Wednesday, September 1, 2010

Sites in Ohio and Kentucky

While Mason was playing at daycare, we chose to visit a few things close by. Only eight miles away from the church daycare was the Freedom Museum dedicated to educating about the Underground Railroad. We crossed the Ohio, found a parking place which was not easy as downtown Cincinnati was in heavy construction mode. Once there we found out the museum did not open until 11:00. So we walked up to sit for a while in a fountain area amid skyscrapers. It would have been fun to see the whole city I guess, but downtown cities are losing appeal for me. We did stop at a Greek café on the way back down and had a BLT on pita bread which was delicious! We took ours out to the tables on the sidewalk and ate outside. Fun!

Then we went back to the Underground Railroad museum. It was interesting but rather lightweight in information we both thought. It was huge building of five floors and only one floor was complete with exhibits. Too much wasted space and space given to administrative offices. What was there was gorgeous and state of the art in how it was displayed. I was disappointed there was nothing on the quilts used to signal Underground Railroad paths and safe houses. There was a wagon with a false bottom that was interesting to see. Maybe I had read too much because nothing outstanding in the way of new information for me. The gift shop was huge and packed with great educational materials however.

Just outside was the Roebling Suspension Bridge that crossed the Ohio River. It was closed to traffic while it is being repainted the original blue it was painted over a hundred years ago. The bridge was started before the Civil War, finished after the Civil War, and was an inspiration for the Brooklyn Bridge. Although closed, we were to learn too late that one foot path was open across the bridge. We would have loved to walk out over the Ohio and back into Kentucky.

On Friday we did up laundry and cleaned house and picked up toys for a fresh start while Mason was at daycare. Then we had lunch before picking him back up. We went to Yesterday’s Café and Tea Room. It was a gorgeous place and quiet. I had Matcha Lemonade made with matcha green tea. Very refreshing and tasty! I chose gazpacho soup and quiche for my lunch and presentation was lovely.

When we picked Mason up, the church parking lot was full of an afternoon farmer’s market. We walked him around looking at the colorful fruits and vegetables. We brought home some Molly Delicious apples which were new to me; they had a nice flavor. Mason ate them well! I also picked up a small box of heirloom tomatoes that were delicious.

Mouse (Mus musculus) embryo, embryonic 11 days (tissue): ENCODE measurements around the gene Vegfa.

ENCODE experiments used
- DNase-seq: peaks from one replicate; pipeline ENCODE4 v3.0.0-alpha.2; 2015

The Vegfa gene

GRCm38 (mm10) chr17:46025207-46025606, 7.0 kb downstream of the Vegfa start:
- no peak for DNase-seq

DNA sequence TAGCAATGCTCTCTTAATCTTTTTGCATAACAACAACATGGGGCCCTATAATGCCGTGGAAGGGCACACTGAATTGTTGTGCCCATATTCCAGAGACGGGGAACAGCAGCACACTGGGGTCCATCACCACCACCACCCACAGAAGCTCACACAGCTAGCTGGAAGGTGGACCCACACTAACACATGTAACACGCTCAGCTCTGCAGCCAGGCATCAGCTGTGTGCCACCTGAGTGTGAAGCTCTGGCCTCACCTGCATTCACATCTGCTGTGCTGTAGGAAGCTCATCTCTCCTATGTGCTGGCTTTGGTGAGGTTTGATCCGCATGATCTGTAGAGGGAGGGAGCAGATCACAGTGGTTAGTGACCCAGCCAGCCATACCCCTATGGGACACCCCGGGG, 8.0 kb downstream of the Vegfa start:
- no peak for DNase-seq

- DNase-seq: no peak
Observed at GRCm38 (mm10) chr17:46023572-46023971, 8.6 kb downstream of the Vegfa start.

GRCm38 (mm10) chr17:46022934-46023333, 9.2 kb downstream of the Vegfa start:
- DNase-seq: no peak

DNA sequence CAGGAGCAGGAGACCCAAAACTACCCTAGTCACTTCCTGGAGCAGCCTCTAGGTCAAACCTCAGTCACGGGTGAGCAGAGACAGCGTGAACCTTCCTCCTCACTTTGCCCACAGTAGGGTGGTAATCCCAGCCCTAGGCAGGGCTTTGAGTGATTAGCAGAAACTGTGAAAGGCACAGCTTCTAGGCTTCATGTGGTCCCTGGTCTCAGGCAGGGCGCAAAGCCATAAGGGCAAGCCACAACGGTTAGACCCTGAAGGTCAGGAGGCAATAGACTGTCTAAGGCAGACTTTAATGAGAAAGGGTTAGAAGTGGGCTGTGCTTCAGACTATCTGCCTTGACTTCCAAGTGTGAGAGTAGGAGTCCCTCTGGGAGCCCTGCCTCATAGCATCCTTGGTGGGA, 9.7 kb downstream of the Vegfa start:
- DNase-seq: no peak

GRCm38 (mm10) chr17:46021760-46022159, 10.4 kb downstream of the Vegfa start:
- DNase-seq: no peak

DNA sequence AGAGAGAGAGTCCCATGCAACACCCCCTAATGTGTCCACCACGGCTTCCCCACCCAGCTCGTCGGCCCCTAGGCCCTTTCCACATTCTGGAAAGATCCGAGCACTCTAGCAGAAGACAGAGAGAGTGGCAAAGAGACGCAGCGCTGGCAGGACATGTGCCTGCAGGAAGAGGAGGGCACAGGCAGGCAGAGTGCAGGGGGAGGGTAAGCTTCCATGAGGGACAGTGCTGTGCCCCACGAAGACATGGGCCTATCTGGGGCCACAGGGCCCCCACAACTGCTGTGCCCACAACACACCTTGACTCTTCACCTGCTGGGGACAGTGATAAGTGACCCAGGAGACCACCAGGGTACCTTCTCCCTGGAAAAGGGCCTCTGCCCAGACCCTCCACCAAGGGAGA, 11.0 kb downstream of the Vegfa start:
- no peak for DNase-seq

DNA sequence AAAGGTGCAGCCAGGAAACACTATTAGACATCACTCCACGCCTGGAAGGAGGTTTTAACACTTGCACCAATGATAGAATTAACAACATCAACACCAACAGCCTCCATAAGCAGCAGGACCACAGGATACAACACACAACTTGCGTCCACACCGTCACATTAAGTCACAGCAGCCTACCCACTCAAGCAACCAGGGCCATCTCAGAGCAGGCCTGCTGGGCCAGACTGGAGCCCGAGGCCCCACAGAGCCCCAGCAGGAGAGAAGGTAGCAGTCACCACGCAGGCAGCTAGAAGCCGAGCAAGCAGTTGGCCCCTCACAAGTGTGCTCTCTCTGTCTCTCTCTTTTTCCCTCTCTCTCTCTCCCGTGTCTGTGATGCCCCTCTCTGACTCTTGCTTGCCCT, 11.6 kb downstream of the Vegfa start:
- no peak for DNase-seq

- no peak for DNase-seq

When our children returned and we headed home, we were going to linger on the drive. We followed the Ohio River on a winding side road rather than travel the super highway. It was a lovely area despite the industrial sites sitting right next to the river. The plants all looked new, shiney, well-maintained, and were huge. Then we found a great bridge over the Ohio which DH was looking for. We crossed right into a gorgeous old river town. Madison, Indiana was gorgeous wth brick storefronts and smartly painted Victorian homes. There were great shops and antique places, although everything was closed on Sunday. We were discussing staying so we could look the town and shops over in the morning, but a phone call that DH's mother was in the hosptial sent us back on the highway to push for home.

We drove until midnight, crashed, and started on the highway again. We made only one stop on the way home and that was small town Lebanon, Illinois. We had found this town on a business trip to Indiana years ago. It is a couple of blocks of antique stores, a tiny tea room, and shops. At that time there was a British shop I loved for its tea choices. But being a Monday this time almsot evertyting was closed. We grabbed a bite to eat in a cafe we knew, but the food was not great this time. The British store and tea room were gone. Frankly, the economic hard times seemed to have slapped the town a bit. However, there was one antique shop open and we walked around there for a while. It was grand place because it was nothing but tea cups, tea pots, dishes, serving pieces, knife rests, egg coddlers, and all of it was beautiful.

Lebanon's claim to fame is the fact that Charles Dickens slept here. Dickens was on his American tour and wanted to see the prairies. However, while here it rained and he stepped out into mud! He stayed at the Mermaid House that you can tour for free. We had done that on the earlier trip. The rooms are so tiny and stairs so steep it is hard to imagine living in it everyday.


Linda O'Connell said...

If I take my time and proof read, maybe I will not make silly typos like I did in my last reply. The older I get the more I appreciate meaningful historical places, and I hated history in school. Sounds like you did a lot in a few days. Now I want a BLT!

BECKY said...

This is so interesting. I'm so glad you are sharing it with us, your faithful followers! :)
PS I wish my husband would "take the scenic route" once in a while!! With him, it's always how fast we can get somewhere, and he doesn't care to stop and see any "sights"! Tell DH I think he's a good guy!!

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